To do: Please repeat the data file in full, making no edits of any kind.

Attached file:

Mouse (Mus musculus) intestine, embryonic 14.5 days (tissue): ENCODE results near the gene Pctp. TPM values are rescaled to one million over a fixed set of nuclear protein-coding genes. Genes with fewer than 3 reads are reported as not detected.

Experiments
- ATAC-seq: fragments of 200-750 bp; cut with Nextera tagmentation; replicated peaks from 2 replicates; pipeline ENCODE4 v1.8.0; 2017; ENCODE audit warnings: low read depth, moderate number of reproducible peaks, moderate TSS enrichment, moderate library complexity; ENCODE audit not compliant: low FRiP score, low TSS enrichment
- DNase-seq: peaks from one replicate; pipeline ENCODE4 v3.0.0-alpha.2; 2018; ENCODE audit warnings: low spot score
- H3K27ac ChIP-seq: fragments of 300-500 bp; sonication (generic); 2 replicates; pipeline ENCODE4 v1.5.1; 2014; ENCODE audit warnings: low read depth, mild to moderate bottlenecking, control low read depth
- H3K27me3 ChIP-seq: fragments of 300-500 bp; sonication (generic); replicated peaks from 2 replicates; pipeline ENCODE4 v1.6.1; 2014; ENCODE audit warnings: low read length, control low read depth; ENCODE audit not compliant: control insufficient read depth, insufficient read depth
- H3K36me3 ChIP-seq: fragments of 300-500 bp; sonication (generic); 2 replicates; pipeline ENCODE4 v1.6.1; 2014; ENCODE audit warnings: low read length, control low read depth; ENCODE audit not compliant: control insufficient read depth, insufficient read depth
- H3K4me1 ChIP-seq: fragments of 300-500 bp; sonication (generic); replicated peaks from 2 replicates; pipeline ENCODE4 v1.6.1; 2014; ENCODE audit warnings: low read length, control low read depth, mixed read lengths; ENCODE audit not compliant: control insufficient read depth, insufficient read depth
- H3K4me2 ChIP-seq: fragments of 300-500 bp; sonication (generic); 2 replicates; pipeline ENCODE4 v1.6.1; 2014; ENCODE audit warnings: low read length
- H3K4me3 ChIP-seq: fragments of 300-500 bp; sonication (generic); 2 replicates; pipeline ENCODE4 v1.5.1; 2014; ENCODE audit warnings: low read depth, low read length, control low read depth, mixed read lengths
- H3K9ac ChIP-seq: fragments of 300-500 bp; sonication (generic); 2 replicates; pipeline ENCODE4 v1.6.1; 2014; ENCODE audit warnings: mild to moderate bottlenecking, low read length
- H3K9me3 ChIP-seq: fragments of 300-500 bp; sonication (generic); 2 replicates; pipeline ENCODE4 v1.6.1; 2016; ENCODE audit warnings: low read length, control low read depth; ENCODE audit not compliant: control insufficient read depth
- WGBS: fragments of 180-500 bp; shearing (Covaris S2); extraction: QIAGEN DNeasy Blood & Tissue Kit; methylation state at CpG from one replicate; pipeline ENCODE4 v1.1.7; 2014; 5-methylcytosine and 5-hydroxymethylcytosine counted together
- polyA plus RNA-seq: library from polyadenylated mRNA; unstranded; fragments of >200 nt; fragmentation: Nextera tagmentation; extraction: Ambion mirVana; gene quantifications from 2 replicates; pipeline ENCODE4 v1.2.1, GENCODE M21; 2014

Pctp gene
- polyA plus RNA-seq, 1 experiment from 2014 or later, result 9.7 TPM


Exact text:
Mouse (Mus musculus) intestine, embryonic 14.5 days (tissue): ENCODE results near the gene Pctp. TPM values are rescaled to one million over a fixed set of nuclear protein-coding genes. Genes with fewer than 3 reads are reported as not detected.

Experiments
- ATAC-seq: fragments of 200-750 bp; cut with Nextera tagmentation; replicated peaks from 2 replicates; pipeline ENCODE4 v1.8.0; 2017; ENCODE audit warnings: low read depth, moderate number of reproducible peaks, moderate TSS enrichment, moderate library complexity; ENCODE audit not compliant: low FRiP score, low TSS enrichment
- DNase-seq: peaks from one replicate; pipeline ENCODE4 v3.0.0-alpha.2; 2018; ENCODE audit warnings: low spot score
- H3K27ac ChIP-seq: fragments of 300-500 bp; sonication (generic); 2 replicates; pipeline ENCODE4 v1.5.1; 2014; ENCODE audit warnings: low read depth, mild to moderate bottlenecking, control low read depth
- H3K27me3 ChIP-seq: fragments of 300-500 bp; sonication (generic); replicated peaks from 2 replicates; pipeline ENCODE4 v1.6.1; 2014; ENCODE audit warnings: low read length, control low read depth; ENCODE audit not compliant: control insufficient read depth, insufficient read depth
- H3K36me3 ChIP-seq: fragments of 300-500 bp; sonication (generic); 2 replicates; pipeline ENCODE4 v1.6.1; 2014; ENCODE audit warnings: low read length, control low read depth; ENCODE audit not compliant: control insufficient read depth, insufficient read depth
- H3K4me1 ChIP-seq: fragments of 300-500 bp; sonication (generic); replicated peaks from 2 replicates; pipeline ENCODE4 v1.6.1; 2014; ENCODE audit warnings: low read length, control low read depth, mixed read lengths; ENCODE audit not compliant: control insufficient read depth, insufficient read depth
- H3K4me2 ChIP-seq: fragments of 300-500 bp; sonication (generic); 2 replicates; pipeline ENCODE4 v1.6.1; 2014; ENCODE audit warnings: low read length
- H3K4me3 ChIP-seq: fragments of 300-500 bp; sonication (generic); 2 replicates; pipeline ENCODE4 v1.5.1; 2014; ENCODE audit warnings: low read depth, low read length, control low read depth, mixed read lengths
- H3K9ac ChIP-seq: fragments of 300-500 bp; sonication (generic); 2 replicates; pipeline ENCODE4 v1.6.1; 2014; ENCODE audit warnings: mild to moderate bottlenecking, low read length
- H3K9me3 ChIP-seq: fragments of 300-500 bp; sonication (generic); 2 replicates; pipeline ENCODE4 v1.6.1; 2016; ENCODE audit warnings: low read length, control low read depth; ENCODE audit not compliant: control insufficient read depth
- WGBS: fragments of 180-500 bp; shearing (Covaris S2); extraction: QIAGEN DNeasy Blood & Tissue Kit; methylation state at CpG from one replicate; pipeline ENCODE4 v1.1.7; 2014; 5-methylcytosine and 5-hydroxymethylcytosine counted together
- polyA plus RNA-seq: library from polyadenylated mRNA; unstranded; fragments of >200 nt; fragmentation: Nextera tagmentation; extraction: Ambion mirVana; gene quantifications from 2 replicates; pipeline ENCODE4 v1.2.1, GENCODE M21; 2014

Pctp gene
- polyA plus RNA-seq, 1 experiment from 2014 or later, result 9.7 TPM